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Wednesday, July 15, 2009

Word from Senator Greiner

Discussion continues. Senator Greiner sent this in response to the Sutherland E-mail.

>>> Jon Greiner 7/15/2009 3:40 PM >>>
To All;

I have watched with some interest the debate through our E-Mail accounts, the issue of SB-81, and who has the correct numbers for whatever position on this issue our personal or constituent position leads us. I see the points of view of Representative Herrod and those of the Sutherland Institute, both of which reach their conclusions in an acceptable manner but may not have the complete picture, although they both have tried, and offer this thought process for all representatives since this is a public issue with high emotion on both sides. Naturally I expect each of you, including the Sutherland Institute, to treat my thoughts the same way.

In 2008, I had asked that the Department of Corrections bring to the Law Enforcement and Criminal Justice Committee what information they may have on the issue of illegal residents in Utah and their numbers in the criminal system. A presentation was made by their analyst, Mr. Cliff Buttars, on June 18, 2008. Unfortunately the numbers, in my opinion, didn’t answer all the questions, they only created more! The reason for much of this is that nobody has an accurate measurement tool. Why? The reason is nobody has until SB-81 been required to determine citizenship at some point in the criminal justice process. SB-81 now requires a county sheriff to make a reasonable effort to determine citizenship of someone confined in their facility, this will help with the over 18 age group. Also, a person begins their confinement history in a county jail so those in the prison system should already be identified as citizen or non-citizen; something the Corrections system didn’t have 100% confidence in for their numbers.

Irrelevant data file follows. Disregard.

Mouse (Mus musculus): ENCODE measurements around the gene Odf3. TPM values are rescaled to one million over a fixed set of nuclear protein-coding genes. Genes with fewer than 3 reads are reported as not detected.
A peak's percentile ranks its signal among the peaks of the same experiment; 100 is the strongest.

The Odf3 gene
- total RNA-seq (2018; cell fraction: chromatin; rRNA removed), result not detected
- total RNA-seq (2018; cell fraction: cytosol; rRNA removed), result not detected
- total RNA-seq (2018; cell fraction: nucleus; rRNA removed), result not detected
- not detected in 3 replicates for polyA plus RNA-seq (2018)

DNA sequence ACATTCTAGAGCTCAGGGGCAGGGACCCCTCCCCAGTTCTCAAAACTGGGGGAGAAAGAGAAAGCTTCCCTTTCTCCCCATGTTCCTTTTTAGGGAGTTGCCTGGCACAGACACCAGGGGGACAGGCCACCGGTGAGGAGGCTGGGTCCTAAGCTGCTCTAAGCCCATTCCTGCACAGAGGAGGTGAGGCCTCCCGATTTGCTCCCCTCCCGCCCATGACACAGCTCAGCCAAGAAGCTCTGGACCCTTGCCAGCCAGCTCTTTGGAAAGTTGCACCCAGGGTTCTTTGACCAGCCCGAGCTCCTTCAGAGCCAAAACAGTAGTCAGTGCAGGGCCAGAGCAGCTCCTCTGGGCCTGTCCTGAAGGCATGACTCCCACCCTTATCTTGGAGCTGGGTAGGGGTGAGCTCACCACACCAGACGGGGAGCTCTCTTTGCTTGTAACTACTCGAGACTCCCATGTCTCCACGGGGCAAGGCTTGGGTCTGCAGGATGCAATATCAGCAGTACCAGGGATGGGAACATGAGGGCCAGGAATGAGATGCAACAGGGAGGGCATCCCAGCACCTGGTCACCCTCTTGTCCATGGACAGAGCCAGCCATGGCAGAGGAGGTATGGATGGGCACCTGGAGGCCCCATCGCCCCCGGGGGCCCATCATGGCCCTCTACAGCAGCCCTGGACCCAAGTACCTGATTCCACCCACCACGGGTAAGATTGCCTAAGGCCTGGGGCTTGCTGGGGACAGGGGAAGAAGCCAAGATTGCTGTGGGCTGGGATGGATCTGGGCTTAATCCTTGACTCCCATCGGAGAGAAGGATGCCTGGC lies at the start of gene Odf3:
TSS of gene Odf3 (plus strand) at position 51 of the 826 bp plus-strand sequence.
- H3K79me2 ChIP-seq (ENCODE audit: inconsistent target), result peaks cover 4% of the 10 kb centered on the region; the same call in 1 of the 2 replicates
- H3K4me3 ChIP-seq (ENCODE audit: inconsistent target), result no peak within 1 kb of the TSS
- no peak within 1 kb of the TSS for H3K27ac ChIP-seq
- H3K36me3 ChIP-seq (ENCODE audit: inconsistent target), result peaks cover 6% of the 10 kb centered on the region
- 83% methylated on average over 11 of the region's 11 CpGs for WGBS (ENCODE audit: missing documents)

As one who gets asked about crime numbers on a regular basis and one who has thirty five years of experience in this area let me lay a foundation for each of you to draw your own conclusions from.

Utah’s population is roughly 89% Caucasian according to the 2000 census. The other 11% is all the other diversity our state has to offer, many of which are of Hispanic descent. The Hispanic race is the second largest, around 7%, of Utah’s population according to the same census data. Naturally there are combinations of races and so these numbers are merely rough estimates that have changed since 2000. Each Utah community is going to have higher or lower numbers of these basic demographics.